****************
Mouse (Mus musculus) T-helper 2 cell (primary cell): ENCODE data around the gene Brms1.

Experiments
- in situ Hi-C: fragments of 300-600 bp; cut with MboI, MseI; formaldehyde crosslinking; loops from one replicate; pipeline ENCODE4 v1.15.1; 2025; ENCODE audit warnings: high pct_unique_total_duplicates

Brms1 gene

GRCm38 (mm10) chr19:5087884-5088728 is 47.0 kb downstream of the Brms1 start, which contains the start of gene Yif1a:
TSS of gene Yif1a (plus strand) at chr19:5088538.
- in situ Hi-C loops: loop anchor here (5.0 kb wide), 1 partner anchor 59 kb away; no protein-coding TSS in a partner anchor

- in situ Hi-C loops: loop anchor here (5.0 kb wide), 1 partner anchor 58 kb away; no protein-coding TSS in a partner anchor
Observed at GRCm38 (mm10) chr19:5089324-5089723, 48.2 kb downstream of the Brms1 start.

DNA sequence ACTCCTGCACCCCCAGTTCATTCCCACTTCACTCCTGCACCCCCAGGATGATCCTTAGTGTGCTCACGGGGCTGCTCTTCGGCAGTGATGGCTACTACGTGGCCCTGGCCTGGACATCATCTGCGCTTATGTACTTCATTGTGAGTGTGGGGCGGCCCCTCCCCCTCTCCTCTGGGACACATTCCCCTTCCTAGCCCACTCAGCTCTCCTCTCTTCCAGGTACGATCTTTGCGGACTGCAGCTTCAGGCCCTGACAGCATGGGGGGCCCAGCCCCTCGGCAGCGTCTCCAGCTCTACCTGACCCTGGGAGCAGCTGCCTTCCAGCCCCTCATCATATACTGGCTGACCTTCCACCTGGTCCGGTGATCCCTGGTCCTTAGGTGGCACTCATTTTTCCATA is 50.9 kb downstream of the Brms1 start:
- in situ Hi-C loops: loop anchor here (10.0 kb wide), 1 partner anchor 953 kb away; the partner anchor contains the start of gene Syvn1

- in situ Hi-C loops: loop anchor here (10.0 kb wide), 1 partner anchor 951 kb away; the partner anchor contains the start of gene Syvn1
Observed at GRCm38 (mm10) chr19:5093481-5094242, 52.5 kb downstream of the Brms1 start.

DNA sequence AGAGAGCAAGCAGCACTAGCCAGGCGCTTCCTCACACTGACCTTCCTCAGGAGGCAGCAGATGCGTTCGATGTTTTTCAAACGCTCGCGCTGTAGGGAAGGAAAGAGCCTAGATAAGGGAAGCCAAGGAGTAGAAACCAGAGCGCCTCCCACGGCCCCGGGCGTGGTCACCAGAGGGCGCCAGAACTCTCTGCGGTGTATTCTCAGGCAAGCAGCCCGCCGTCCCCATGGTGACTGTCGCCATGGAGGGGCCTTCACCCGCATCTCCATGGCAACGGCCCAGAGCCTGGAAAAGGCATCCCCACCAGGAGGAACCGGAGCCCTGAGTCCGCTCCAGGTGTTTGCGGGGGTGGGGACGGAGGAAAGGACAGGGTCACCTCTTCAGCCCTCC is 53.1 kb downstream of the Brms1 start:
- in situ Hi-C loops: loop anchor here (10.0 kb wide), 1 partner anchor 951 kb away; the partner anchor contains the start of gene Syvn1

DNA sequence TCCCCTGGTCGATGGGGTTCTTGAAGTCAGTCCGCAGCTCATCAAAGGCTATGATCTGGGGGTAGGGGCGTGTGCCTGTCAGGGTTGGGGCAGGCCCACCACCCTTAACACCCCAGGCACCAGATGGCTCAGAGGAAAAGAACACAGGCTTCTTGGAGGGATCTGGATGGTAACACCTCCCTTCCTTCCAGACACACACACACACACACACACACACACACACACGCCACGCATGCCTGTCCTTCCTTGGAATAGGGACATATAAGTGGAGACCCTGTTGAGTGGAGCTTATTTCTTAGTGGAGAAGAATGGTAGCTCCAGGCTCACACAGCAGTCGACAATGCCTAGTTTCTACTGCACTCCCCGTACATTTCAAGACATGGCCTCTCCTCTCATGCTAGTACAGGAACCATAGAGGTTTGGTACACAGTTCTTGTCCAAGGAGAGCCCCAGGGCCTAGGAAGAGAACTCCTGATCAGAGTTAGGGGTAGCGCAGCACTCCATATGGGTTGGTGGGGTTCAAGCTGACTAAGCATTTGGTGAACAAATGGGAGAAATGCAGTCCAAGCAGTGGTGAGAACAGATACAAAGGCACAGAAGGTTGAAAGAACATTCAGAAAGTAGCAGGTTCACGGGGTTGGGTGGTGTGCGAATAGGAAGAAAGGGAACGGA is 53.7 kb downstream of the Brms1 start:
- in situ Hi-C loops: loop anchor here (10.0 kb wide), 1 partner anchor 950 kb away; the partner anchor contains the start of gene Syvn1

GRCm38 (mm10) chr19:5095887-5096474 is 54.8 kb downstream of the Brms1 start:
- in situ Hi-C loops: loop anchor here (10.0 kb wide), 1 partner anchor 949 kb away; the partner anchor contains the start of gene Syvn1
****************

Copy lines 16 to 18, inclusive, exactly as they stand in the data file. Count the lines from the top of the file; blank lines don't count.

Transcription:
DNA sequence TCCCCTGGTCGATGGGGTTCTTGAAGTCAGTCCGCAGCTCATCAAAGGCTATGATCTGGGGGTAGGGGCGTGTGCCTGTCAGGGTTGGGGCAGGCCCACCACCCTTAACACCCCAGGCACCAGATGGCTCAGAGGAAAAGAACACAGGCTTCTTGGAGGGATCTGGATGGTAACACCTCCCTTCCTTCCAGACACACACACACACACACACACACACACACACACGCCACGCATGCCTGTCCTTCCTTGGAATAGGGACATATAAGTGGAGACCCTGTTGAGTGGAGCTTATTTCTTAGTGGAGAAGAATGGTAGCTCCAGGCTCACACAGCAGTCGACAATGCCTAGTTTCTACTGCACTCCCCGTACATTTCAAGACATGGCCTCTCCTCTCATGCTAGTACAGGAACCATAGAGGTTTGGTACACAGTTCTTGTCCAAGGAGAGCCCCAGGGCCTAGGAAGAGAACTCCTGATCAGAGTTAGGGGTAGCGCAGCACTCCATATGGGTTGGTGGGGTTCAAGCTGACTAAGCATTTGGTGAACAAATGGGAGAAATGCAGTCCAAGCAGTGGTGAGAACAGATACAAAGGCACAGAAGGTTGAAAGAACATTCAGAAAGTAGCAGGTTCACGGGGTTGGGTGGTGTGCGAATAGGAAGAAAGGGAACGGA is 53.7 kb downstream of the Brms1 start:
- in situ Hi-C loops: loop anchor here (10.0 kb wide), 1 partner anchor 950 kb away; the partner anchor contains the start of gene Syvn1

GRCm38 (mm10) chr19:5095887-5096474 is 54.8 kb downstream of the Brms1 start: